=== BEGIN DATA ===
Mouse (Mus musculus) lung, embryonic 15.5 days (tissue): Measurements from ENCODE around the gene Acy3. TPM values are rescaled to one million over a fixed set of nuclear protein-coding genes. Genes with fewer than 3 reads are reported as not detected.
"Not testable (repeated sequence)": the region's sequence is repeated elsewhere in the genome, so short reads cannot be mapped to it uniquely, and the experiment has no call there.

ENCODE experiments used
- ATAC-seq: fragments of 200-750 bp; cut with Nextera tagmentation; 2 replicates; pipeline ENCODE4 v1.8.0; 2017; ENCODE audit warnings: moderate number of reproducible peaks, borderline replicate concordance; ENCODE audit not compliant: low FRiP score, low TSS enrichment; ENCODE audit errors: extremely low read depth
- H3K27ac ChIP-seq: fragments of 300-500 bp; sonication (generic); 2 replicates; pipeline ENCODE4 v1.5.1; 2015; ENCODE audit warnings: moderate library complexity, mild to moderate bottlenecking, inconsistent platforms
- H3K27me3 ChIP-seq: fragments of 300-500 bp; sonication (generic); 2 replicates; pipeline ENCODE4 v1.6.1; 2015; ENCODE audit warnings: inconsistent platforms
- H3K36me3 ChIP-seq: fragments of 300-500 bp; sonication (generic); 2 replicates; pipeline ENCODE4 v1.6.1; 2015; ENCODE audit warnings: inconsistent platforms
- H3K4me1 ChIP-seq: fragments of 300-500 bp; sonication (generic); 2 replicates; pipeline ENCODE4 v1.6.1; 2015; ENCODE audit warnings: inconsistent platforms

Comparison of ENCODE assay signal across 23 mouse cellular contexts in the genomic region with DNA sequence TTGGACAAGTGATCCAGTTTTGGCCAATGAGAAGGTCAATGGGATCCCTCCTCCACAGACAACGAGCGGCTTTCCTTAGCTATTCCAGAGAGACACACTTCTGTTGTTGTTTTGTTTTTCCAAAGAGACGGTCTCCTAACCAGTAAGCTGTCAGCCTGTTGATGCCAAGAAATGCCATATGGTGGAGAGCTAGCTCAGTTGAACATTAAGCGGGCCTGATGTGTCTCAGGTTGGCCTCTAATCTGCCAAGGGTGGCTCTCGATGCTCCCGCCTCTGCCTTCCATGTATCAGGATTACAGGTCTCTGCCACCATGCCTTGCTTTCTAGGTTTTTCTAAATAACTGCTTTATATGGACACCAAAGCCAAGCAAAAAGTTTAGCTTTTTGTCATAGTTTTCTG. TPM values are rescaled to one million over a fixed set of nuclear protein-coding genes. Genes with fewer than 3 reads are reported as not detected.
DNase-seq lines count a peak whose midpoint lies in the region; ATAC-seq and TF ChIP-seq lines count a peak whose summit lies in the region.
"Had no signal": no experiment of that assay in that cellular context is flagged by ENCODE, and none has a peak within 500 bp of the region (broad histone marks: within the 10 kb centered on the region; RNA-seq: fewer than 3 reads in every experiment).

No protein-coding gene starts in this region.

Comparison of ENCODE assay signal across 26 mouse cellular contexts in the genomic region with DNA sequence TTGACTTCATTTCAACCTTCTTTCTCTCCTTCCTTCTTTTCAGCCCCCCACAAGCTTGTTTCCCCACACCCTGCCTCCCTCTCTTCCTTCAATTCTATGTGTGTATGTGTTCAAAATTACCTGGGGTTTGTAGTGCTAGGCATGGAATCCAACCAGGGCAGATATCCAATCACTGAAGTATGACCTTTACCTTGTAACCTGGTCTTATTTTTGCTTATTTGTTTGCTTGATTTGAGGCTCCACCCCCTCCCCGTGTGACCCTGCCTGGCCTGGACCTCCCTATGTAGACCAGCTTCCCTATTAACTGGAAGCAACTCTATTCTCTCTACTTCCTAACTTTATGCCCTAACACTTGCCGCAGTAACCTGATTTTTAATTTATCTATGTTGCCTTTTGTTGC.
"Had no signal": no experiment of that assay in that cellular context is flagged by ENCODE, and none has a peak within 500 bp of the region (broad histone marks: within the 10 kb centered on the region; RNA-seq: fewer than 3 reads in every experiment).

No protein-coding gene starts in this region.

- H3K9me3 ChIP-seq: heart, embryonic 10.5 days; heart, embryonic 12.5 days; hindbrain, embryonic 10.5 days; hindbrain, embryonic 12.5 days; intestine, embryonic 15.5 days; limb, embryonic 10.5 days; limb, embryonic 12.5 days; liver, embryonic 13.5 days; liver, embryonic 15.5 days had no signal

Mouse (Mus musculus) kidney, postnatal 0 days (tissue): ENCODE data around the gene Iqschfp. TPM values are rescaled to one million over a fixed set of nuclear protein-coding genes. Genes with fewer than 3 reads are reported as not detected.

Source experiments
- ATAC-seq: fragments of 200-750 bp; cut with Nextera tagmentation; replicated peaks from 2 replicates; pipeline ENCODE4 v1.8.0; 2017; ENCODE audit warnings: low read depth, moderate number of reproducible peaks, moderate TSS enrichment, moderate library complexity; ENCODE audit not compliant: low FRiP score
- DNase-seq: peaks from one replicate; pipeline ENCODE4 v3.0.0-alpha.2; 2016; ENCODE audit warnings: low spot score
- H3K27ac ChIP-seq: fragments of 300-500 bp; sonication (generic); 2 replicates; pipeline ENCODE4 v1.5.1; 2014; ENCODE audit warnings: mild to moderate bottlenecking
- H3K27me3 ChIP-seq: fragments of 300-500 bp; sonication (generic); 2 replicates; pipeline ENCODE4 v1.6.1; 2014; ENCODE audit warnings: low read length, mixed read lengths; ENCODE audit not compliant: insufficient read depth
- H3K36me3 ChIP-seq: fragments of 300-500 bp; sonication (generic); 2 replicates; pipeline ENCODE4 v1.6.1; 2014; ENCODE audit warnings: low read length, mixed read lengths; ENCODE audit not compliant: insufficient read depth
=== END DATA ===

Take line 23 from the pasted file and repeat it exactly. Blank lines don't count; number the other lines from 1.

- H3K36me3 ChIP-seq: fragments of 300-500 bp; sonication (generic); 2 replicates; pipeline ENCODE4 v1.6.1; 2014; ENCODE audit warnings: low read length, mixed read lengths; ENCODE audit not compliant: insufficient read depth